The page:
I came out of the Old Street Tube on my way to a meeting when I was stopped by a young girl asking for money. Something in the look of despair in her eyes made me stop. ‘I’ve only got a fiver. Have you got a couple of quid change?’ She had and handed it over. So, curious, I asked her what brought her to pan-handling outside a tube station in London.
Over two minutes I got the story. She was 21 and had left home because her mother was impossible in some unspecified way. Her sister was in care and her brother had run off. So she, — Annie was her name – had got on a train without a ticket and fled to London a week ago. Since then she had been trying to get a job doing anything and had been living in a grave yard at night. The problem was that without a residence Annie could not get a job very easily and nor could she get any benefits to enable her to get somewhere to live.
The people at a London Job Centre had told Annie that because she was homeless she was deemed to have no living costs so therefore was not entitled to any payments. It was a classic Catch 22. She now was trying to raise £22-50 to buy a week’s accommodation in a London shelter. It didn’t seem a lot of money.
‘What can you do?’ I asked. She replied that she could do horse training and riding although we both agreed there wasn’t a lot of demand for that in London. Annie was prepared to do any menial job and GCSEs I asked? Yes eight all A*-Cs but she couldn’t stay in school because of her family circumstances.
After all this I gave her some money. Maybe she was not what she seemed and I had been conned. But she had seemed genuine and not an addict. It was I reflected the face of England in 2013 where nearly a million 16 to 24 year olds are unemployed. Many of them are doubtless complex cases like Annie’s. And like Annie they have qualifications and want to work. Yet either there are no jobs or where there are we prefer to make their lives difficult by withholding small amounts of money that would actually help them gain work.
More significantly Annie’s case speaks to the broader shape of the educational landscape. How does it prepare young people for their complex lives? A focus on skills of self-management and grit would help as would the possibility of job creation for the young in order that they might experience work and not end up on the streets. More generally is it not time to reassess our Victorian attitudes to schooling? What we teach should reflect the realities of modern life. Instead we are still hanging on to notional subjects that have vastly changed since Victorian times. Where are the new subjects reflecting areas of research at university? Only computer science has made it onto the curriculum in recent years, whilst practical vocational subjects have been elbowed out as being too easy. Yet for many thousands of our students these areas of study relate directly to work. Once again the academic has triumphed in England over the vocational.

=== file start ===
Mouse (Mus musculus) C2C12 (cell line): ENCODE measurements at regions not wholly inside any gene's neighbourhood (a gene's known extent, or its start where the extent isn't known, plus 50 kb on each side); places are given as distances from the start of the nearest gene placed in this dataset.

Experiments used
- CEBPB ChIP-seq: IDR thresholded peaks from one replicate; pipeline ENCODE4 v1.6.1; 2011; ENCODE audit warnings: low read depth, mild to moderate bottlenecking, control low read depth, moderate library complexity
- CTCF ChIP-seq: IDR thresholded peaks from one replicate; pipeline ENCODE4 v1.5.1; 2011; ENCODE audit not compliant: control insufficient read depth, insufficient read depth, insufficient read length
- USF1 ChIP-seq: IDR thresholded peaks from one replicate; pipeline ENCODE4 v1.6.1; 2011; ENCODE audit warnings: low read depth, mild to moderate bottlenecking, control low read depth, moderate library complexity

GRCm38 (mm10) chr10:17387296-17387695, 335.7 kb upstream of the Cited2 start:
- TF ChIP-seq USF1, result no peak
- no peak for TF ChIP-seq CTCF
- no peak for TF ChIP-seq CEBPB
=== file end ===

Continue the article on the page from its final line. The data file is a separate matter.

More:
Why not have a curriculum divided into units or credits that could be earned and might reflect individual student interest and choice? Out would go the terminal assessment and in would come the need for a number of credits to graduate from high school at the age of eighteen. Those seeking to go to university might study advanced courses in their area of interest and undertake additional examinations and course work.
Within this model we would see English schools begin to shift away from the factory model of production as at present and move towards greater individualisation and choice. It would see a thousand flowers bloom. But perhaps too much for today’s politicians whatever their persuasion.
Whether such a model might have helped Annie is a moot point given the complexities of her home situation, but it might have provided a richer set of skills on which to build.